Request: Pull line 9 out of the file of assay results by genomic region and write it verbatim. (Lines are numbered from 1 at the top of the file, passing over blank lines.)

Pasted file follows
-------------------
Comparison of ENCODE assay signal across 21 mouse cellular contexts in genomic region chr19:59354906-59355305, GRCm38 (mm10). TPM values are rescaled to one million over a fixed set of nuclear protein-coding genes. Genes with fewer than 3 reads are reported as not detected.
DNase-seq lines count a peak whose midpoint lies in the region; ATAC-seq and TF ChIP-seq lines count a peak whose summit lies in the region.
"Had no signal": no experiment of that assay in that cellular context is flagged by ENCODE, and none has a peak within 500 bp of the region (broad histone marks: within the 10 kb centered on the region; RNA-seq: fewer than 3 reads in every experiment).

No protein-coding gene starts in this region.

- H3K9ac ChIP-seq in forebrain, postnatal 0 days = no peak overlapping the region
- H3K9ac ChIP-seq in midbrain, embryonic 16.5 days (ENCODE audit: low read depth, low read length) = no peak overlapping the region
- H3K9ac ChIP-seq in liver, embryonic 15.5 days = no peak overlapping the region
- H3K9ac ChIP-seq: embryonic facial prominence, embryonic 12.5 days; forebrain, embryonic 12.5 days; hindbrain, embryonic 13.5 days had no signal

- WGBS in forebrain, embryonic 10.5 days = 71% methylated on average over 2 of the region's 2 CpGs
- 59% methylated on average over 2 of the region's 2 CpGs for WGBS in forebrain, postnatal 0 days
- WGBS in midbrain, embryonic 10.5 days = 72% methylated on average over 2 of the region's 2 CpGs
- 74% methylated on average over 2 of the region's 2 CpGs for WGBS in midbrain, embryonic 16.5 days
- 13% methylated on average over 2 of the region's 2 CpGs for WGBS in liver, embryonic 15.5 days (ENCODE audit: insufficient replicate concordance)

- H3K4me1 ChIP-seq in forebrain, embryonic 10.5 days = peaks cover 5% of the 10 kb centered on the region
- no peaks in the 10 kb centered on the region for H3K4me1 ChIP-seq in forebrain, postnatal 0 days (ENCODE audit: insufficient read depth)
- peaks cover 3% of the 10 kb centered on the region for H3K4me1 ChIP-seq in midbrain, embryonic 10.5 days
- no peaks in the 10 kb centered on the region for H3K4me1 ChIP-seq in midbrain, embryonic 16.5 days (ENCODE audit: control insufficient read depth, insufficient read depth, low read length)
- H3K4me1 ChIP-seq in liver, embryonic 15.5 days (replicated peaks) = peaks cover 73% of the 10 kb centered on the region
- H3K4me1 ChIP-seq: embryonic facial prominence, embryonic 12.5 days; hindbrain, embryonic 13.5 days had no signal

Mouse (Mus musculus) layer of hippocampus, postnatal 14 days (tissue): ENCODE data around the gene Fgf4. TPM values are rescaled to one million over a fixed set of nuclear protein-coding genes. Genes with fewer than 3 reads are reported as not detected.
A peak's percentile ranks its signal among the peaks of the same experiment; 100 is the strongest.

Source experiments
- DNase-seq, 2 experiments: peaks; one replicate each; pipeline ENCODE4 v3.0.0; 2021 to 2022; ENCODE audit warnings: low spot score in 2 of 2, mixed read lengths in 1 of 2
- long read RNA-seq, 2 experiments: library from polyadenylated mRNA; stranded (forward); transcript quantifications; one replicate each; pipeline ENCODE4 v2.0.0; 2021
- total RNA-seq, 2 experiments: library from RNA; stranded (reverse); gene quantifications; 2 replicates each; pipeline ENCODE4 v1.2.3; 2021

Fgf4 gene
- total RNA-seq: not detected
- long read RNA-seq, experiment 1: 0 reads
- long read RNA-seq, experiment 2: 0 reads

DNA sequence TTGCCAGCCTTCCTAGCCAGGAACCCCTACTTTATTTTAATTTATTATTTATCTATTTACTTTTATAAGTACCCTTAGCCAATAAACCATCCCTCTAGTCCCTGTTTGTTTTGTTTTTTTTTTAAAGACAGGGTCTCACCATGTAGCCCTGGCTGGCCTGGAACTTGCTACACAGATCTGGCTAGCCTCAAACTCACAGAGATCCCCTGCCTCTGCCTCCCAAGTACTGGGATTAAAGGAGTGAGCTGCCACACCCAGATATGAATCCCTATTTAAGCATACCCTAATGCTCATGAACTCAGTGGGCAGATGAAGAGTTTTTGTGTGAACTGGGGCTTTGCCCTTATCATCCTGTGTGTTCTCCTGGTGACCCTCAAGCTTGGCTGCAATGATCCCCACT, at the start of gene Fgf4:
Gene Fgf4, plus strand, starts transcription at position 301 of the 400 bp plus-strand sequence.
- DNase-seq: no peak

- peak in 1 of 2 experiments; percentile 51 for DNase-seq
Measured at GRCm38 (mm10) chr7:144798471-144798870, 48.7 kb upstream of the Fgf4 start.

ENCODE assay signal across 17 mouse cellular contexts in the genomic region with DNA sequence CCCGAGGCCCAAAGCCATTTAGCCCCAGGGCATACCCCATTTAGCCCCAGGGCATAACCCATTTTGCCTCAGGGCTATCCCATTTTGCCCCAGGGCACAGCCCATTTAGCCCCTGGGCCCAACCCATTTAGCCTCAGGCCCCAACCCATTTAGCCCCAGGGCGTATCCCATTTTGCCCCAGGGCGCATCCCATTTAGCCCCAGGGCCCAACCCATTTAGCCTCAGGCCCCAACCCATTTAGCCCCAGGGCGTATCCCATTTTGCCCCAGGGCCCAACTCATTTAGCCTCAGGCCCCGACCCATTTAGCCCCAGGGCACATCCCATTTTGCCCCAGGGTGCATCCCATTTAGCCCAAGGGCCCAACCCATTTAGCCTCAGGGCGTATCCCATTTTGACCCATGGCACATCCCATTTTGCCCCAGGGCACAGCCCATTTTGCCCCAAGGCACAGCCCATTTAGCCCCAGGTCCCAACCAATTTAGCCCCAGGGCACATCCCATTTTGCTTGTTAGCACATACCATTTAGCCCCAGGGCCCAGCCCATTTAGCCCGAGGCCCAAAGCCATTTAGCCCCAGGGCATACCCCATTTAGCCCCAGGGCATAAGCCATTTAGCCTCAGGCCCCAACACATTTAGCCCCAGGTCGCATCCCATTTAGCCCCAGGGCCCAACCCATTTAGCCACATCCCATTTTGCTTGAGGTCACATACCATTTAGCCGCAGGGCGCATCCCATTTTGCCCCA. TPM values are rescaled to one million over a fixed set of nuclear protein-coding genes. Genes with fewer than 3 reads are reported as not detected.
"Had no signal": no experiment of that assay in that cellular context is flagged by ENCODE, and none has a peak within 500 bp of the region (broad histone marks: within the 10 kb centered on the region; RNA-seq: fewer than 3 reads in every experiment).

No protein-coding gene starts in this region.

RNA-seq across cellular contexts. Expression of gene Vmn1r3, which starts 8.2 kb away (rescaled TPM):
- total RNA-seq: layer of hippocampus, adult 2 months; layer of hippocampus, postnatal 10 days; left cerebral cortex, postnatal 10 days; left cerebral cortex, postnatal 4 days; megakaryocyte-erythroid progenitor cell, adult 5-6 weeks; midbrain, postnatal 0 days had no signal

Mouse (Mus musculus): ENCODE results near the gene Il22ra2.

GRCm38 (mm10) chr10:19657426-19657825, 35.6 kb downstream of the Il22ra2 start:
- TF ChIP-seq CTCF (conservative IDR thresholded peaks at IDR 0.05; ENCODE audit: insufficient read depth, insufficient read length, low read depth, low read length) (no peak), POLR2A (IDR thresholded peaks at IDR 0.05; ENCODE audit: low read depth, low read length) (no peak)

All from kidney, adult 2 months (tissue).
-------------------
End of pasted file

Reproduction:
- WGBS in forebrain, embryonic 10.5 days = 71% methylated on average over 2 of the region's 2 CpGs